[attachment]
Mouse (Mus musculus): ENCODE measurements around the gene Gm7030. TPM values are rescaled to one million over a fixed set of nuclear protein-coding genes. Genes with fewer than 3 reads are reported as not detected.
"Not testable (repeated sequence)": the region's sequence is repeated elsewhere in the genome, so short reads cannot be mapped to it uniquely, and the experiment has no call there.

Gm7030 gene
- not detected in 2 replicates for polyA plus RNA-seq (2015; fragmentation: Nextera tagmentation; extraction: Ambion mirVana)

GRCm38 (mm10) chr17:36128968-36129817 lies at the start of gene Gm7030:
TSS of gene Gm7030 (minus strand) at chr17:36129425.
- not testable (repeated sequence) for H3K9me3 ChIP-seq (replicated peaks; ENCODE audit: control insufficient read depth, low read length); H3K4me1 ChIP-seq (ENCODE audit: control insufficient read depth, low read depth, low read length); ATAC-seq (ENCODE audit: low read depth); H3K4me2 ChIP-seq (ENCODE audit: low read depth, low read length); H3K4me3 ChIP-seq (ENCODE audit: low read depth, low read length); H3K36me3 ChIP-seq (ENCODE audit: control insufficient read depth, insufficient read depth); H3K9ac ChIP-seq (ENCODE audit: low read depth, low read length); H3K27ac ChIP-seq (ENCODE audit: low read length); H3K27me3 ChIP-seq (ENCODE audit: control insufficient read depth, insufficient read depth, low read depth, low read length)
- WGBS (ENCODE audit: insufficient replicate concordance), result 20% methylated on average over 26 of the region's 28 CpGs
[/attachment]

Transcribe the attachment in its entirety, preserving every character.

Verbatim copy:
Mouse (Mus musculus): ENCODE measurements around the gene Gm7030. TPM values are rescaled to one million over a fixed set of nuclear protein-coding genes. Genes with fewer than 3 reads are reported as not detected.
"Not testable (repeated sequence)": the region's sequence is repeated elsewhere in the genome, so short reads cannot be mapped to it uniquely, and the experiment has no call there.

Gm7030 gene
- not detected in 2 replicates for polyA plus RNA-seq (2015; fragmentation: Nextera tagmentation; extraction: Ambion mirVana)

GRCm38 (mm10) chr17:36128968-36129817 lies at the start of gene Gm7030:
TSS of gene Gm7030 (minus strand) at chr17:36129425.
- not testable (repeated sequence) for H3K9me3 ChIP-seq (replicated peaks; ENCODE audit: control insufficient read depth, low read length); H3K4me1 ChIP-seq (ENCODE audit: control insufficient read depth, low read depth, low read length); ATAC-seq (ENCODE audit: low read depth); H3K4me2 ChIP-seq (ENCODE audit: low read depth, low read length); H3K4me3 ChIP-seq (ENCODE audit: low read depth, low read length); H3K36me3 ChIP-seq (ENCODE audit: control insufficient read depth, insufficient read depth); H3K9ac ChIP-seq (ENCODE audit: low read depth, low read length); H3K27ac ChIP-seq (ENCODE audit: low read length); H3K27me3 ChIP-seq (ENCODE audit: control insufficient read depth, insufficient read depth, low read depth, low read length)
- WGBS (ENCODE audit: insufficient replicate concordance), result 20% methylated on average over 26 of the region's 28 CpGs